I don't hear it. It's a natural progression from the music of the late romantics, I'm not sure why and how the sublime would suddenly turn into exhibitionism. Remember that we're not talking about Boulez-style modernism here, never did the second Viennese school turn their back on the past, and never did they forget the fact that there's someone that has to listen to the pieces in question here. They've claimed over and over again that the techniques used toward of the creation of their works are irrelevent insofar as musical appreciation goes, and I'm inclined to agree. The music just speaks for itself.

As far as the "everything in it sounds the same" part of your post, well this is slightly ridiculous. Lyric Suite? Built from a selection of interrelated and progressively more contrasting movements, it's as differentiated as it gets.

Re: Audiences hate modern classical music
September 22, 2010, 01:02:08 AM
I'm sorry, but I'll have to disagree again.  Twelve-tone is purely theoretical and an abstraction.  Wagner and Bruckner, being at the end of the Romantic era and clearly presaging the eventual progression into atonality, were different because there were commonly recognizable scales or at least associations of intervals with which the more chromatic and dissonant parts could be associated to.  There was, in a word, contrast.  Dissonance existed in contrast to consonance.  When you create music that is entirely dissonant, but attempts to play itself off as being as expressive of every emotion as tonal music was, I call it contrived.  Atonality, serialism and twelve-tone attempt to take the alphabet and omit certain portions, or use completely different combinations of letters to spell what they claim is the same word as before.   The idea that the tonal system could ever possibly be "exhausted" is ludicrous, and assumes technique as being the keystone of music.

Let me state again, prior to the twentieth century, atonality did not commonly exist in music and was not commonly considered as beautiful (I'd argue that most people still don't consider it so).  2000+ years of divine music, and the atonal technique never seemed to occur to anyone.  Chromatics did, dissonance did.  Carlo Gesualdo has an infinitely greater sense of resolution within his work than anything by Berg: http://www.youtube.com/watch?v=-_F1OuMeVSw&feature=related

Re: Audiences hate modern classical music
September 22, 2010, 08:01:32 PM
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Twelve-tone is purely theoretical and an abstraction.
late-romantic very chromatic music gave way to free atonal music which then gave way to serialism. In order to make music that sounded even more unstable than the one from the previous generation, free atonality had to appear, which was then understood to be a "primitive" version of what's called serialism today. Serialism is just an extension on free atonality which is just tonal music with tons of chromaticism.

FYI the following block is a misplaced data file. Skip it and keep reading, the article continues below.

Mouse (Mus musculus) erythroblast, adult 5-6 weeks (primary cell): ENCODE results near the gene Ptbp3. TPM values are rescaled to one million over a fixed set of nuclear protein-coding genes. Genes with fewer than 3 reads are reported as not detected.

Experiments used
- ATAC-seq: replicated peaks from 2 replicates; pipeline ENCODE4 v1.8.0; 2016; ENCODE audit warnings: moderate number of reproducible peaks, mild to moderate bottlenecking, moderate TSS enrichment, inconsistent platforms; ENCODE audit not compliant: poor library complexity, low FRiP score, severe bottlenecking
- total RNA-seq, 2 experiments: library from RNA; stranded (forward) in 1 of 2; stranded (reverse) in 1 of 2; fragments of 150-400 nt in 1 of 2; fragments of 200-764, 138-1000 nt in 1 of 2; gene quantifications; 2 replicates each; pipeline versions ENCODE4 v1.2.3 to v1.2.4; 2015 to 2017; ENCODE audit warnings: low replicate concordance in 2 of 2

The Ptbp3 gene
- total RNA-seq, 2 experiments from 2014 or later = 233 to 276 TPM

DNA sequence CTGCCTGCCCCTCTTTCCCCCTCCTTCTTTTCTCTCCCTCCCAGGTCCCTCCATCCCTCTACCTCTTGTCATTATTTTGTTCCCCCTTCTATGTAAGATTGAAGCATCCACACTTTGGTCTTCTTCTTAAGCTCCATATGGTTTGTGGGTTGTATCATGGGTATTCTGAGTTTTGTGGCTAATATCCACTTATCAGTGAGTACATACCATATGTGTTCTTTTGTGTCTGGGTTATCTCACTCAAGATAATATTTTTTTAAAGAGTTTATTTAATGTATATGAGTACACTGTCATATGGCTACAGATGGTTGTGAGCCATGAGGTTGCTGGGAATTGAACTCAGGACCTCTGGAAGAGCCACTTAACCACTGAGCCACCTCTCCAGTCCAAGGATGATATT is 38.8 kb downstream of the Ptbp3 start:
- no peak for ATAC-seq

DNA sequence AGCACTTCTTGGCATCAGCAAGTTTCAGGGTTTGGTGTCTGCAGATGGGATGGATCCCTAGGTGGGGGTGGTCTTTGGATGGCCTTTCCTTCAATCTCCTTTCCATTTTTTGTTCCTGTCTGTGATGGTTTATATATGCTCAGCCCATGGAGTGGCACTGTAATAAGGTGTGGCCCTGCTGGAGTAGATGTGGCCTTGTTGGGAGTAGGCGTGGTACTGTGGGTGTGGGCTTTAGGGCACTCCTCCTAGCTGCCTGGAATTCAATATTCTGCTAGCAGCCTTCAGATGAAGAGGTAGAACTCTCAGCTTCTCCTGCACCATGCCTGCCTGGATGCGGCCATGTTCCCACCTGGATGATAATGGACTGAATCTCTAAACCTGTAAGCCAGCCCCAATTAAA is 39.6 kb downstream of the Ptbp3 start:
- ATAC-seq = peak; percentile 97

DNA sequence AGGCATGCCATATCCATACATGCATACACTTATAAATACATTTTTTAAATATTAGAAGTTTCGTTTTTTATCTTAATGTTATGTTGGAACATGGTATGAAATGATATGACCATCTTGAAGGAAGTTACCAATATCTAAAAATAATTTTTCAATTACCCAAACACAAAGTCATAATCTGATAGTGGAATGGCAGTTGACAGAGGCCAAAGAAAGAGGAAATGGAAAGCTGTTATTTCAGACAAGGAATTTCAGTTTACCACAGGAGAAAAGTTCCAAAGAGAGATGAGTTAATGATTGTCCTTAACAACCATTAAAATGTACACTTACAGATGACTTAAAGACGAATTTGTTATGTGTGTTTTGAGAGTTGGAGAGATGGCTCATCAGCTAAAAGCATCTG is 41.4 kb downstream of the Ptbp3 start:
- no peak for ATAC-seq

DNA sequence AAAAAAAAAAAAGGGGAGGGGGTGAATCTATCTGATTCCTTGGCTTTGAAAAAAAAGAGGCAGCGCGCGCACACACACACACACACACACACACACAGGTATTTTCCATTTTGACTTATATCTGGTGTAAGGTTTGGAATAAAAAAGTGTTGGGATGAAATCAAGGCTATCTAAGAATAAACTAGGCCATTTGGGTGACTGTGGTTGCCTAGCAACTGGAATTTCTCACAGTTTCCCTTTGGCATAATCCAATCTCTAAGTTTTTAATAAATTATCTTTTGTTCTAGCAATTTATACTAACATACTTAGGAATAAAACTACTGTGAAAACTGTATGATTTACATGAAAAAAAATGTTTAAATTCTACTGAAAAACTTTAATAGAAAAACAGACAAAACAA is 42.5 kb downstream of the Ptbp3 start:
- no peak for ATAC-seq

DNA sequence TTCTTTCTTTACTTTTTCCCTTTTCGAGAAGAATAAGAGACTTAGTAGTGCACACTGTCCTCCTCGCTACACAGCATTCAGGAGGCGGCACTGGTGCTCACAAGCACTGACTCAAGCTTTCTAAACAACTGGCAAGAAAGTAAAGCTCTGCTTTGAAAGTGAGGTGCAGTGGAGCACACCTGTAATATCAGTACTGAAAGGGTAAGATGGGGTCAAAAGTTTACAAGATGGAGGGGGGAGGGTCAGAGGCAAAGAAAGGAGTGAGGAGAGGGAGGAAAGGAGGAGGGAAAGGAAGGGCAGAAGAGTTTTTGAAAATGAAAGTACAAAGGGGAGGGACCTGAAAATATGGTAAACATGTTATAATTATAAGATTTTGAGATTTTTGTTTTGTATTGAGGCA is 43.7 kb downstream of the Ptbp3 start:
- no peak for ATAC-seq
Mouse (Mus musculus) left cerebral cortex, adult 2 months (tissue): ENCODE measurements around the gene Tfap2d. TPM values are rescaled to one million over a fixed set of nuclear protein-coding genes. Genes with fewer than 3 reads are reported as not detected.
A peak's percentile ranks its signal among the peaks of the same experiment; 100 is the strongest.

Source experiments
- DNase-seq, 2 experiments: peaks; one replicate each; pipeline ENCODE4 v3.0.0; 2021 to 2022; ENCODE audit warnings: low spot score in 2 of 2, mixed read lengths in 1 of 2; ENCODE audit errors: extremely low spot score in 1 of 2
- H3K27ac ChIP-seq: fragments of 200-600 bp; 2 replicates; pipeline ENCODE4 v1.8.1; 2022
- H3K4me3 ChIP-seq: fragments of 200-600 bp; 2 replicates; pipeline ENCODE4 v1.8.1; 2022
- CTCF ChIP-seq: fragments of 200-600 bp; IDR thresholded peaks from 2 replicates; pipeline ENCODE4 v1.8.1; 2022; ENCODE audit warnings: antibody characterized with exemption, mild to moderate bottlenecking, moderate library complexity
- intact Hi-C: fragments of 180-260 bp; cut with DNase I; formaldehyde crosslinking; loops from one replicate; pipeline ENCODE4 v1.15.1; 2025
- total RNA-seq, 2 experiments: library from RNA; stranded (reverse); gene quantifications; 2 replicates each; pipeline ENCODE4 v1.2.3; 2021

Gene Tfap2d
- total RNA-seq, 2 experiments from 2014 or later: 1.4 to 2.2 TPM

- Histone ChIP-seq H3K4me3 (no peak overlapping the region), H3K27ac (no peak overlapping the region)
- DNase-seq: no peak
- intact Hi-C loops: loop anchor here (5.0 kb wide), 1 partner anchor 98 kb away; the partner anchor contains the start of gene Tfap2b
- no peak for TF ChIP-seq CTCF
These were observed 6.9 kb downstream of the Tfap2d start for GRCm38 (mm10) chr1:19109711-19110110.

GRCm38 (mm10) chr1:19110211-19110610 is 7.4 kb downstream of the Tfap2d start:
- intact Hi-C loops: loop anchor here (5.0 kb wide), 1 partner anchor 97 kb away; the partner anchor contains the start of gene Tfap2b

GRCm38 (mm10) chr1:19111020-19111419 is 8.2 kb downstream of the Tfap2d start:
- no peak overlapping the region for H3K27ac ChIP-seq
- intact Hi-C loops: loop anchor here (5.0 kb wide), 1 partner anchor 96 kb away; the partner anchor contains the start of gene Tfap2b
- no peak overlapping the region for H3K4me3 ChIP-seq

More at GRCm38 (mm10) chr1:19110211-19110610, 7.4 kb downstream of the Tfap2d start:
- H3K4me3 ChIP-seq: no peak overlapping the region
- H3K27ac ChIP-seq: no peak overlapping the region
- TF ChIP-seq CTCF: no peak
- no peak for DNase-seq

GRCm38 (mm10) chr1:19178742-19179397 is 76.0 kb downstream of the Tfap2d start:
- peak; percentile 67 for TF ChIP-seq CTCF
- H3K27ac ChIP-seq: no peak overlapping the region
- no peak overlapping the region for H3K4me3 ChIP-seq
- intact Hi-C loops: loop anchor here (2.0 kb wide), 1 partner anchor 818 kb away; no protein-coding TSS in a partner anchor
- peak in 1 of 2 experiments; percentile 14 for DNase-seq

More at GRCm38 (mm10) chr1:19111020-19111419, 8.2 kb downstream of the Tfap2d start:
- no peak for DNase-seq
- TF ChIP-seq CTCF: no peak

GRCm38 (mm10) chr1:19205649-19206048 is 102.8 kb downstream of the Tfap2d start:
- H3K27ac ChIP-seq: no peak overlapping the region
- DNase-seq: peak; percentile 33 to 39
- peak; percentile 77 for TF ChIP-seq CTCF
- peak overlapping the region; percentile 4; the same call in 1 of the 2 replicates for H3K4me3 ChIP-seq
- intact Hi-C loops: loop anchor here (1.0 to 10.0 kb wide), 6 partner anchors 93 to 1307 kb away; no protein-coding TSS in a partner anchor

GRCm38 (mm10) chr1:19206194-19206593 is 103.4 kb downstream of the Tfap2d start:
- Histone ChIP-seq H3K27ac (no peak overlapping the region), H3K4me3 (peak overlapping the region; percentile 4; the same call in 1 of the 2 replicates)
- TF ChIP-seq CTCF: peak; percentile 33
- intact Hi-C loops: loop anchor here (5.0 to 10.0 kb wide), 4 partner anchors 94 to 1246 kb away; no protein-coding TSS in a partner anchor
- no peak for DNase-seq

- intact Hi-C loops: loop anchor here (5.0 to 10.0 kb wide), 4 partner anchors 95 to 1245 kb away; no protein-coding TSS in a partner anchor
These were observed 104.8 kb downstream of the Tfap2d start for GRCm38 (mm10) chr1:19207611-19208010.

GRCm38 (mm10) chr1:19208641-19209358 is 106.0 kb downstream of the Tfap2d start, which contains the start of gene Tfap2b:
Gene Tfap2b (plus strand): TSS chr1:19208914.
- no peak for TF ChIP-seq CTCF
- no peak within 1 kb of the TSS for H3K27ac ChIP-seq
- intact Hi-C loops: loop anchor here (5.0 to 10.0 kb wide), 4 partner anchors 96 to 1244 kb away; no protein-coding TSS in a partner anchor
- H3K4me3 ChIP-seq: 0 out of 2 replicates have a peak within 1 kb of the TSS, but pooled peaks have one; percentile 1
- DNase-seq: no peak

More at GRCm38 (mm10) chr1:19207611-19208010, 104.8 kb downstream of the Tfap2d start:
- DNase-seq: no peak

How can you say that serialism is a "purely theoretical" development then? There's actual, real world reasons why serialism was created, I'm not sure how else to say it. I mean, it's just as natural as the progression from monophony to free polyphony to strict counterpoint, a progression which did take many hundred years to happen, mind you (and unlike the chromaticism/dissonance analogue that you've used, the one I'm making here is a very good one, that's where the practice of retrograding & inverting tone rows comes from).

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The idea that the tonal system could ever possibly be "exhausted" is ludicrous, and assumes technique as being the keystone of music.
Schoenberg was the very person who once said "There is still much good music that can be written in C major". The second Viennese school didn't choose their path because they felt that tonal music had exhausted its potential, they did so because they felt they could create interesting music that way.

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When you create music that is entirely dissonant, but attempts to play itself off as being as expressive of every emotion as tonal music was, I call it contrived.
First, I would like to note that atonal music isn't necessarily that dissonant. Take Webern's symphony for instance, the first movement is as soft, pure and subdued as music gets. And yes, I do claim that atonal music is as expressive as anything tonal, if in a somewhat different fashion at times. I can hear Berg run through the whole gamut of emotion in his Lyric Suite for instance: from joviality to eerie stillness through spells of earth-shattering intensity and moments of great melancholy. It's all there, although it's not as solidly grounded as in the music of the romantics, this instability and the ambiguity being one of the hallmark of their sound after all.

Re: Audiences hate modern classical music
September 29, 2010, 09:59:26 AM
Despite the War of the Romantics, no one rioted at Wagner's performances.  I think this speaks volumes when compared to some of the debacles of atonality/serialism/twelve-tone, etc, and says alot about the "natural progression" of styles.  You'll be hard pressed to find such violent rejections of a style paralleled, and this is understandable given how it completely dispensed with so central a rule of music.

Now, maybe I just don't have an ear for it, but to be fair, I don't feel I'm missing out on much.